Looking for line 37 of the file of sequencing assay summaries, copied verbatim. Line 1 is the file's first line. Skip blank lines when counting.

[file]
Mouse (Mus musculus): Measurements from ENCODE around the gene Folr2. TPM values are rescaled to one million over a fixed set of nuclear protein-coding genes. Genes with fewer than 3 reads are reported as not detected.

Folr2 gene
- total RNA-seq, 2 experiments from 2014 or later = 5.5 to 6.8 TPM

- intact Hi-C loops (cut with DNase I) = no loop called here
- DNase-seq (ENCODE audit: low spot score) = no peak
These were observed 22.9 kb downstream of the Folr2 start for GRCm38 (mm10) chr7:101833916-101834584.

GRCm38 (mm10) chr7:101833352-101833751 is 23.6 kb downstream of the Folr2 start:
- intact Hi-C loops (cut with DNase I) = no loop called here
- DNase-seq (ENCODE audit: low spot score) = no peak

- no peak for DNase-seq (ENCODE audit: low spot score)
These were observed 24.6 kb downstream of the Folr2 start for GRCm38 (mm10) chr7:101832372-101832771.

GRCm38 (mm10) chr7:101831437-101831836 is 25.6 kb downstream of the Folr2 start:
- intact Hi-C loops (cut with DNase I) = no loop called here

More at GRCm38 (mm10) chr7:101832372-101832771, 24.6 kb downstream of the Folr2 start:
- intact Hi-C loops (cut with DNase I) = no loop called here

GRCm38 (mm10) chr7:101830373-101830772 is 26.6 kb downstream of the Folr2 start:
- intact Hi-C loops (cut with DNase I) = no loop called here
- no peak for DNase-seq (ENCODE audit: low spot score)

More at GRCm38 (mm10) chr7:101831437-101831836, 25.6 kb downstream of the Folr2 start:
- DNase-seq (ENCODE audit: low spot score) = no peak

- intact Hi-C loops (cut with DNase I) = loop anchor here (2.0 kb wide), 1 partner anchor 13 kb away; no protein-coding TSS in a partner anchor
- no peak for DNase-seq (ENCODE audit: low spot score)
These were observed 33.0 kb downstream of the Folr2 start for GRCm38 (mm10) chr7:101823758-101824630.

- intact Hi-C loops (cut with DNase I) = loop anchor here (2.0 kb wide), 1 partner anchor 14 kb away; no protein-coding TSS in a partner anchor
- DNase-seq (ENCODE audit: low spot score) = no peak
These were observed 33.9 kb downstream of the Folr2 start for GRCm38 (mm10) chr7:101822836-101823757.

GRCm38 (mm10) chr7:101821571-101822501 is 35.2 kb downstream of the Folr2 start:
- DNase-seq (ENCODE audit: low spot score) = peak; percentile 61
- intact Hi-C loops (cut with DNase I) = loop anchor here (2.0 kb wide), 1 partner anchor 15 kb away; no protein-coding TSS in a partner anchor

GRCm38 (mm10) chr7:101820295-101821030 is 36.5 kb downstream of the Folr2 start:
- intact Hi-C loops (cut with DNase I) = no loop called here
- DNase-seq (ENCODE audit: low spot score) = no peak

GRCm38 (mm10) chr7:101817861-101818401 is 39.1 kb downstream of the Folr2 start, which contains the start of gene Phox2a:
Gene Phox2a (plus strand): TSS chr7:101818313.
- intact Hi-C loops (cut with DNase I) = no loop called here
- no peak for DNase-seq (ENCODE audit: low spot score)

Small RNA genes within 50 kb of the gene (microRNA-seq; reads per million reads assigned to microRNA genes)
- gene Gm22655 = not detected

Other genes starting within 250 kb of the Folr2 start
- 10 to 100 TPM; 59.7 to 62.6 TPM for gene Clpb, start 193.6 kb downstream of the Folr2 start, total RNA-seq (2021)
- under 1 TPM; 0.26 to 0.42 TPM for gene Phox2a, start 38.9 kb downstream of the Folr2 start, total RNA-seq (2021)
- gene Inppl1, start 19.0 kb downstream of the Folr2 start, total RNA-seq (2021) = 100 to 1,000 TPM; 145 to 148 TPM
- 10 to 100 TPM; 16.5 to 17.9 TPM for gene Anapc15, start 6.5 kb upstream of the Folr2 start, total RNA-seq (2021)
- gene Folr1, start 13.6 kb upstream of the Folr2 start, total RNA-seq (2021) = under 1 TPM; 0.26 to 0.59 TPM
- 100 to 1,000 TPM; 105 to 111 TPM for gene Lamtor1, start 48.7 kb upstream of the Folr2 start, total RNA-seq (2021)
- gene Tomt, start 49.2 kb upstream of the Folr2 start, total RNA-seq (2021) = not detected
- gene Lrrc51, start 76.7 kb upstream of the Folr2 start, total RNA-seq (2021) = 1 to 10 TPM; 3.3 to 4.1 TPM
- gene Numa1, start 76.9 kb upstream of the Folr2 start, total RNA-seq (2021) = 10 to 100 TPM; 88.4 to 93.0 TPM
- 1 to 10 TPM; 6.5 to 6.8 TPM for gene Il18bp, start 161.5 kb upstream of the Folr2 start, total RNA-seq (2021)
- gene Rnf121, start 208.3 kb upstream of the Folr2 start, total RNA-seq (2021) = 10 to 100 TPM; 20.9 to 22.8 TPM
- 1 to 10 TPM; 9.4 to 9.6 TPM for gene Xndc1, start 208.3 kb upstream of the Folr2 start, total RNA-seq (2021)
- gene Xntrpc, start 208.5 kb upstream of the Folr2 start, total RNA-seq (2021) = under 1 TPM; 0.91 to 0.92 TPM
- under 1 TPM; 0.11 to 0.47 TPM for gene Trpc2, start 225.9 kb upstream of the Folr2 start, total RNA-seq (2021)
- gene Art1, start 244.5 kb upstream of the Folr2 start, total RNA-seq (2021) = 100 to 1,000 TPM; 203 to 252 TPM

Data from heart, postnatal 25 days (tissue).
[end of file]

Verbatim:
Small RNA genes within 50 kb of the gene (microRNA-seq; reads per million reads assigned to microRNA genes)